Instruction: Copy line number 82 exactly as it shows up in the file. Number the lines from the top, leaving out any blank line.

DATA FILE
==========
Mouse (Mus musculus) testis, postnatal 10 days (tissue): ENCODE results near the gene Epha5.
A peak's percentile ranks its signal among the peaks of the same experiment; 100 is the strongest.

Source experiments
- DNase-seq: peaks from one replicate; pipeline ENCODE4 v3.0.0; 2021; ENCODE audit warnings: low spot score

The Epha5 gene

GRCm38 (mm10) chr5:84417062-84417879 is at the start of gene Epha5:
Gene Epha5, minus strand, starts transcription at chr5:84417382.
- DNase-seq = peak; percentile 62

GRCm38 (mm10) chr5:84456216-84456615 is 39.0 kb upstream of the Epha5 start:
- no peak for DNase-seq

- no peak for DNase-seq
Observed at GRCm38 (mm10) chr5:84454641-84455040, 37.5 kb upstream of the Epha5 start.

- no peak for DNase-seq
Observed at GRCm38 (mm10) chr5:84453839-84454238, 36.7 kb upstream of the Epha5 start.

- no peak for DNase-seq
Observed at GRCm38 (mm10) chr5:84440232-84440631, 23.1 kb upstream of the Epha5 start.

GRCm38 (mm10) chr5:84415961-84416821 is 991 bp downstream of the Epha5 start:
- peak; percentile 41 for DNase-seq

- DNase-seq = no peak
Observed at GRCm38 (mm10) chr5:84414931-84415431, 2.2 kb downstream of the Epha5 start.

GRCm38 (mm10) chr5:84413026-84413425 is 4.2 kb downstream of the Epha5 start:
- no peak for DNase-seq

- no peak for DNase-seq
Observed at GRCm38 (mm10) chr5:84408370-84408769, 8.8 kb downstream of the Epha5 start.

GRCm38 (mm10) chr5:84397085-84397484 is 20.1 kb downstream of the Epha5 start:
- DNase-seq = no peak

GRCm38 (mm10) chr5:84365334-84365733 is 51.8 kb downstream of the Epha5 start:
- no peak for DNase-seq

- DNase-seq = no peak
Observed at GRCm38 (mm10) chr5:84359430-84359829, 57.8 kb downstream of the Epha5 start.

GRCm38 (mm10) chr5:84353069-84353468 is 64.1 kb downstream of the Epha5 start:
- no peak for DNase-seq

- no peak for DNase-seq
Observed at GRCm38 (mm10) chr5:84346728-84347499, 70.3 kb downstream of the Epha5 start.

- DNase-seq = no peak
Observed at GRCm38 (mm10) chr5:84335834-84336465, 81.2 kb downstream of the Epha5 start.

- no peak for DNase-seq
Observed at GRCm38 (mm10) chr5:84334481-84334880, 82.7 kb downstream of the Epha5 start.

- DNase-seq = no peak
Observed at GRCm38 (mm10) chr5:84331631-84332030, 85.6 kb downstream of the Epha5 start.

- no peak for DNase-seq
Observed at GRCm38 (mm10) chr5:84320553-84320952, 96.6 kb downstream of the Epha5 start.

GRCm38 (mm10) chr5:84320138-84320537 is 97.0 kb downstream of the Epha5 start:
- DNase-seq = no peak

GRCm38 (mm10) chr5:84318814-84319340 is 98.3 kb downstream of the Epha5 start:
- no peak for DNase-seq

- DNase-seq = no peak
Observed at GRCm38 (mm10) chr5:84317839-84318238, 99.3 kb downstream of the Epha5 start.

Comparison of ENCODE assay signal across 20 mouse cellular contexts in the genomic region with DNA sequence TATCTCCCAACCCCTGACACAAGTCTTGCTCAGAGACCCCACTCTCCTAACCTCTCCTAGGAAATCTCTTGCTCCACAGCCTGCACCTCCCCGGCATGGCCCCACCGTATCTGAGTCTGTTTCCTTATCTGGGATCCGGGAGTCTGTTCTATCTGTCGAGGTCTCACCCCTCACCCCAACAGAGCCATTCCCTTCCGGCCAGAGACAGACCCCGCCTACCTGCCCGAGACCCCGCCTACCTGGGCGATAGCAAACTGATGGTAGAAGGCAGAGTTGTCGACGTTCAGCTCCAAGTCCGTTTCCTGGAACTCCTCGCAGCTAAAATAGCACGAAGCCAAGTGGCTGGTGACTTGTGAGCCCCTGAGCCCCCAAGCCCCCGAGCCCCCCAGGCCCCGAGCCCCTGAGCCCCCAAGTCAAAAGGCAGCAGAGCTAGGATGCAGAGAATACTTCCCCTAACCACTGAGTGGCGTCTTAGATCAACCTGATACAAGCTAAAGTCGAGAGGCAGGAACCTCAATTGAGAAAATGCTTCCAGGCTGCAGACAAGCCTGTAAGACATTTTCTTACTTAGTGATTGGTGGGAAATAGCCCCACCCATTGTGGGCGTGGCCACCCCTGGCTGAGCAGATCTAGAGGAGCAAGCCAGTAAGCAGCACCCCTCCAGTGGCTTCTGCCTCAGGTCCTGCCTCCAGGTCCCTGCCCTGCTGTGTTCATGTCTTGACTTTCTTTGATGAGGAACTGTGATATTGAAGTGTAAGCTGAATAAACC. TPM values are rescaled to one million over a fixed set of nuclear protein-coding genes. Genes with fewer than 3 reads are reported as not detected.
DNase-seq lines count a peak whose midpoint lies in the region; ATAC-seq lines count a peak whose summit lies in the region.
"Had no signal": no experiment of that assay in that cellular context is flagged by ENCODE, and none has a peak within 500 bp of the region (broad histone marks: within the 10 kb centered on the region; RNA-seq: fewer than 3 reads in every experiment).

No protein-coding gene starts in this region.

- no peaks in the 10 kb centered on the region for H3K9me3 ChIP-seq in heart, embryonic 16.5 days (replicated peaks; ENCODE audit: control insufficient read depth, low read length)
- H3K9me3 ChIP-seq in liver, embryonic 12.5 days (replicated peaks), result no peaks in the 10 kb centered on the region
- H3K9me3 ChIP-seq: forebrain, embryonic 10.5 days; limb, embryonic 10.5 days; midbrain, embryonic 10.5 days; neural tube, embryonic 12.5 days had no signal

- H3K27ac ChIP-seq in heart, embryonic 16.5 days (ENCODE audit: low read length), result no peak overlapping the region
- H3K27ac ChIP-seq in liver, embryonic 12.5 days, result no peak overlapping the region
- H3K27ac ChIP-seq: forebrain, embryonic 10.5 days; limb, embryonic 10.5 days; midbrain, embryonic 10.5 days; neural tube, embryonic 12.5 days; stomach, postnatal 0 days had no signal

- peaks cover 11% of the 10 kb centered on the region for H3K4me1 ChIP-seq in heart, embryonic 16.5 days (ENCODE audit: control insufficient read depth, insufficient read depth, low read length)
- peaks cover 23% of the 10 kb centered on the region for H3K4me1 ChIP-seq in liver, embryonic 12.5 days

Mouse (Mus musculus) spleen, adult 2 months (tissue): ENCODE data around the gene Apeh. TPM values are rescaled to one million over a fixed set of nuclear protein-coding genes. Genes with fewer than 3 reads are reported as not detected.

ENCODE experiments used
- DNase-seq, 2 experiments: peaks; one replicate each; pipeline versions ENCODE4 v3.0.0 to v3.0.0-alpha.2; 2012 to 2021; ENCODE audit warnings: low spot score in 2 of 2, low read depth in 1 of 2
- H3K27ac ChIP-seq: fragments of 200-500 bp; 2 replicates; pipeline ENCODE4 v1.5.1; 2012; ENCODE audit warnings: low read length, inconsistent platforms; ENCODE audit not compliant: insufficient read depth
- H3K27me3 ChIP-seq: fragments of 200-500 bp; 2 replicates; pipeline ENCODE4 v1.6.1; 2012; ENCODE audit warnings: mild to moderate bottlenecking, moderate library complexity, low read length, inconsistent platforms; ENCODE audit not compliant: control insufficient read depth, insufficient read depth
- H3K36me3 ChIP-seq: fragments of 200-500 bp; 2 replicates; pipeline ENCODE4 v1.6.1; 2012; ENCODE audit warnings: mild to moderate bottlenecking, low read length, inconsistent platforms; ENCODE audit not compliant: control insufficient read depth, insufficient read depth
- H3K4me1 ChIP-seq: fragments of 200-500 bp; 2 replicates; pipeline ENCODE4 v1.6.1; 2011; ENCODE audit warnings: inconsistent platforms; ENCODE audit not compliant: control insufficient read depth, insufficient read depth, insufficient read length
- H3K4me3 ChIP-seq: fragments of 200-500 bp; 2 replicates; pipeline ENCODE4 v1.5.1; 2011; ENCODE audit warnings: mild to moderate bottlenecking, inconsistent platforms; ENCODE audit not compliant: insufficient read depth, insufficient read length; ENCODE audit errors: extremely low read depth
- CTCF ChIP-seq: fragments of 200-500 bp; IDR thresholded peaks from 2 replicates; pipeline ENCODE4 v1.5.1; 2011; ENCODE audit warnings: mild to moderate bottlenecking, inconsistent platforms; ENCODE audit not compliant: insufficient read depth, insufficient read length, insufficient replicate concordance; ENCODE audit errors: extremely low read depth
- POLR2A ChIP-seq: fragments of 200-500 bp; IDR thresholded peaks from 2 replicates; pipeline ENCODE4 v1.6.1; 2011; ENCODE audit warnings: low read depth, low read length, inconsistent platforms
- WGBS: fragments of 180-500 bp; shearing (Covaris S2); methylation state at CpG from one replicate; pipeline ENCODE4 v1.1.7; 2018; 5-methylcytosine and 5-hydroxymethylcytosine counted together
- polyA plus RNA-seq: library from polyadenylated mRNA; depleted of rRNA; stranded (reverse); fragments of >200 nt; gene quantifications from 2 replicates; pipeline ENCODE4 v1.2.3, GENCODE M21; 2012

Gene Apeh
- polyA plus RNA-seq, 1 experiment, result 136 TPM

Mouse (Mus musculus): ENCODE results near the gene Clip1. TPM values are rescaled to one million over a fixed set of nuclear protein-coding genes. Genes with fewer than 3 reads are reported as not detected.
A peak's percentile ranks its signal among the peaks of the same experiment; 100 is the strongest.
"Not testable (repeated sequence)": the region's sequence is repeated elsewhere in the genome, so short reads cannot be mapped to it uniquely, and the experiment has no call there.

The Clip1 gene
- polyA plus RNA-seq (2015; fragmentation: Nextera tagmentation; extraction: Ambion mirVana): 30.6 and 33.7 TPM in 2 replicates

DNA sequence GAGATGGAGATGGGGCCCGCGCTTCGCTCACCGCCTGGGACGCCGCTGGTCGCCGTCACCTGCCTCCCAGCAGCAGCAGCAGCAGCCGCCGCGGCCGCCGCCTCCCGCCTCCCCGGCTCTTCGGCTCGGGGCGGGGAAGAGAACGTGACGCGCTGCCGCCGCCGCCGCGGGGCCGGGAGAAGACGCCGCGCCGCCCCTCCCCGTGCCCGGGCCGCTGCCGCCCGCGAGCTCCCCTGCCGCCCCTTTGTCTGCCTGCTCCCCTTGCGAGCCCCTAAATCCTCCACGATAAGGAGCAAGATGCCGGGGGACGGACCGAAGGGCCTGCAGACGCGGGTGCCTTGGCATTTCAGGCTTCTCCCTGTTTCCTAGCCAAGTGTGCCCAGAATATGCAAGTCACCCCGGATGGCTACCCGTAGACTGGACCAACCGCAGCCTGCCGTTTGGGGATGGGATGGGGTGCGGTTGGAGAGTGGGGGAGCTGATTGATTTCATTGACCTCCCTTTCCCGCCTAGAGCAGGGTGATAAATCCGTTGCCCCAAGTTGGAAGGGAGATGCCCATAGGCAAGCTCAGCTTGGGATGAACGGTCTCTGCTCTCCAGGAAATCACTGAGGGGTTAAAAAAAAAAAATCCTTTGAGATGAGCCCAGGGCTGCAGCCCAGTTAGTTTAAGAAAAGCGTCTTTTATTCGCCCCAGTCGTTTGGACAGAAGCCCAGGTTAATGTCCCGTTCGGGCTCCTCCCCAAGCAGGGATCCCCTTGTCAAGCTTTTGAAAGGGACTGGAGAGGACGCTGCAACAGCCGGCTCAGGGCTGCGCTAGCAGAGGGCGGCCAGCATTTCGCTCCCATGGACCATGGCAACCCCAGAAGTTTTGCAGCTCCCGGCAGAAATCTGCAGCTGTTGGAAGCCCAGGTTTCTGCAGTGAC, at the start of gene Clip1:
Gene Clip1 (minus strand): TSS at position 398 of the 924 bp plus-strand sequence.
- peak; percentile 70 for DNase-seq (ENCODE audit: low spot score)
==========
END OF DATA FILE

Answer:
- peak; percentile 70 for DNase-seq (ENCODE audit: low spot score)